Since the program operates and learns based on information that humans wrote, which may be biased, it is possible that the program may replicate these biases, resulting in outputs that are discriminatory. We’ve seen disastrous examples with other large-scale language models over the past years.
“Bias can creep into algorithms in several ways. AI systems learn to make decisions based on training data, which can include biased human decisions or reflect historical or social inequities, even if sensitive variables such as gender, race, or sexual orientation are removed.” – Harvard Business Review
There is also a concern for the spread of misinformation and disinformation. While the technology is designed to learn from its mistakes and improve its responses over time, as well as challenge incorrect premises, ChatGPT does not yet have the capability to verify the accuracy of the information that it outputs. That is: where the training data is wrong it lies, both unknowingly and very confidently. And small changes in prompts can produce very different outputs.
“ChatGPT sometimes writes plausible-sounding but incorrect or nonsensical answers.” – OpenAI
This is the crucial thing: language models don’t understand concepts the way humans do. Instead, they calculate statistical probabilities that a certain set of words and phrases should follow what came before.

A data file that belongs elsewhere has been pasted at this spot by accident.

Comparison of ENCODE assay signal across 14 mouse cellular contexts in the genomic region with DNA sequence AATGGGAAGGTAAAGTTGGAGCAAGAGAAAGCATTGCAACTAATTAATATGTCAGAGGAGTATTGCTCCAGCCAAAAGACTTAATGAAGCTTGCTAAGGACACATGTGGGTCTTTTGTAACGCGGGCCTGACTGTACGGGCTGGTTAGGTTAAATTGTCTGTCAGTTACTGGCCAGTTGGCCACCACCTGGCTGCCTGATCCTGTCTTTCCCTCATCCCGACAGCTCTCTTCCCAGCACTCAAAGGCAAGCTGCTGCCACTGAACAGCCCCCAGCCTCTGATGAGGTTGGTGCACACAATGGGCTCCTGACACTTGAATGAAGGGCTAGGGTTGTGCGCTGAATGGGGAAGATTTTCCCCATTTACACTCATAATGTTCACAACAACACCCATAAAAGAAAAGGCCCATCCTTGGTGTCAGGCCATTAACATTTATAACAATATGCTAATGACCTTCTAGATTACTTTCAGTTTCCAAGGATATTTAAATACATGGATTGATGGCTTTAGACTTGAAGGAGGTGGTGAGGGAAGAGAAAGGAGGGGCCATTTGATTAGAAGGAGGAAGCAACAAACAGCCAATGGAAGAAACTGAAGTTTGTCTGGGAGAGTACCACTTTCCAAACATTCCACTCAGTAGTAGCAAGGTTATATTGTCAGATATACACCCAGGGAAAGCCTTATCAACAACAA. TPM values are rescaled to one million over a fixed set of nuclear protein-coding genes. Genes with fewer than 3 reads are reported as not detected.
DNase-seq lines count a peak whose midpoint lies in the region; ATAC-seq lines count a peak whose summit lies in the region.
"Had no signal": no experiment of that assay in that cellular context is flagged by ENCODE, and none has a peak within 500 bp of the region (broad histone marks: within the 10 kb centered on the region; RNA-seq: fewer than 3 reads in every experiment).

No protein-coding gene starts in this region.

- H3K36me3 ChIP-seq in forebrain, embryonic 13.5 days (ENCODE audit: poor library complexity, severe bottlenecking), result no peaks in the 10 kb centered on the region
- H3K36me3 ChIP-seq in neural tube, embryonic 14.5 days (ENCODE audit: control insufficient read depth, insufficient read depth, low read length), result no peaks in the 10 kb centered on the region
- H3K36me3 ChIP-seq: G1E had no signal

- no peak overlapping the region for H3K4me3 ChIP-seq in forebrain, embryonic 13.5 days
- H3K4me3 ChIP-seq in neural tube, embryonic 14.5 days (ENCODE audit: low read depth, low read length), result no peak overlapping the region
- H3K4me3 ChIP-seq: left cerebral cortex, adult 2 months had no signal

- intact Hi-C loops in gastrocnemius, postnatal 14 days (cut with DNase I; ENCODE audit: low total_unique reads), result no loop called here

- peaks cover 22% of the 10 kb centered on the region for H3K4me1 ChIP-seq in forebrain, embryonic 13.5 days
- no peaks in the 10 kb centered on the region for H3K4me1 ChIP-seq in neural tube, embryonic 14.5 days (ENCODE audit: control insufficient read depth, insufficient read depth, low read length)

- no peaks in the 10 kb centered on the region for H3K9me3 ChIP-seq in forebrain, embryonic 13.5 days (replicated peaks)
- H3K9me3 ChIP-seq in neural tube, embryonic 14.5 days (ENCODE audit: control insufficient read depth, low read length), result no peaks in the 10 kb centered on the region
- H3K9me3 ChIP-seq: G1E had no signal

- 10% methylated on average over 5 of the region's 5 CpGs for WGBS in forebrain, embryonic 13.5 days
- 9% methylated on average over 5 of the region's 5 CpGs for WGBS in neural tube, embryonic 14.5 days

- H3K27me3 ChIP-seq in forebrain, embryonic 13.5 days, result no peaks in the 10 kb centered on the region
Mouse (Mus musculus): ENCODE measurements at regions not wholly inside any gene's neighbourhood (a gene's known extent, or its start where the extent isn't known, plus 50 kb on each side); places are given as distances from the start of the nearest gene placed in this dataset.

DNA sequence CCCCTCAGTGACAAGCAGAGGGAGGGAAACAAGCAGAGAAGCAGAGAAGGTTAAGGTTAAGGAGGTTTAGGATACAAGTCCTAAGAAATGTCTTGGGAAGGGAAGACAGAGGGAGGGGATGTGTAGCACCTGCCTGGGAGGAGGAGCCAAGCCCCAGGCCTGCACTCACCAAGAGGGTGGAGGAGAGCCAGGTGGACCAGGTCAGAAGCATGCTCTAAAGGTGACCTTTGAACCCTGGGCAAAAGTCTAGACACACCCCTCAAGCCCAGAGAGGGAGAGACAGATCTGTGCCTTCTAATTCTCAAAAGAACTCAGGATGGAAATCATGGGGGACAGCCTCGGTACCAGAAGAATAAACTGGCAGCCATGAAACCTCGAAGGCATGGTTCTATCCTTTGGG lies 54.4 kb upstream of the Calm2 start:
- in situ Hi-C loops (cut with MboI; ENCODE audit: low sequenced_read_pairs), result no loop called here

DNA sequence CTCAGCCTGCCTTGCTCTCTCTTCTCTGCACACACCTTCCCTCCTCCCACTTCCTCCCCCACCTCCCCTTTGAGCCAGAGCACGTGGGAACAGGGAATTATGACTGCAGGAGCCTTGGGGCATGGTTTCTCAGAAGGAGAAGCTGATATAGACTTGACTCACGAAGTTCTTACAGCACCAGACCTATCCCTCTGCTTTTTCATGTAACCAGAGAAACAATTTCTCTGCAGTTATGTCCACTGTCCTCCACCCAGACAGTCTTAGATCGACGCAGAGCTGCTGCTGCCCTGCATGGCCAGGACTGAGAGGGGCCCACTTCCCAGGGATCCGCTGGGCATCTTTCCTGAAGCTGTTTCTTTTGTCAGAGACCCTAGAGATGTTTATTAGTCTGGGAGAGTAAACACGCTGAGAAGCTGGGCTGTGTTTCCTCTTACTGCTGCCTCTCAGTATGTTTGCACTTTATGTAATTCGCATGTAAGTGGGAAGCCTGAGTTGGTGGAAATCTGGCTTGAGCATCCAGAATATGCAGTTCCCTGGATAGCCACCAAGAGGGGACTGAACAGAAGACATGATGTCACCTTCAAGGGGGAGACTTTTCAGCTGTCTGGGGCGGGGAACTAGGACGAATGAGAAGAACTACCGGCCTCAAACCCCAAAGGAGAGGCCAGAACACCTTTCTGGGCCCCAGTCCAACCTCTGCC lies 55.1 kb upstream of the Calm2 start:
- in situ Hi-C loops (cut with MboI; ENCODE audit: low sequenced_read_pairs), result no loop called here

And these areas of concern just scratch the surface. So, all of this means that ethics is a core issue for early thought, and constant monitoring, when it comes to ChatGPT and similar technologies is critical.
ChatGPT raises a lot of questions, but there’s no dataset about the future. However, in a sea of noise about technological disruption, this leap forward definitely feels like a signal. Governments’ capacity to conduct foresight about potential impacts, learn in lockstep with other sectors, and keep up to the pace of change are vital at times like these.
In the Government of Canada, the Directive on Automated Decision-Making, which came into effect on April 1, 2019, continues to guide GC use of such technologies. The Directive outlines the government's plan to integrate and evolve with AI, particularly regarding administrative decision-making processes and service delivery.
“The Directive applies to automated decision systems used for decisions that impact the legal rights, privileges or interests of individuals or businesses outside of the government—for example, the eligibility to receive benefits, or who will be the subject of an audit.” – Government of Canada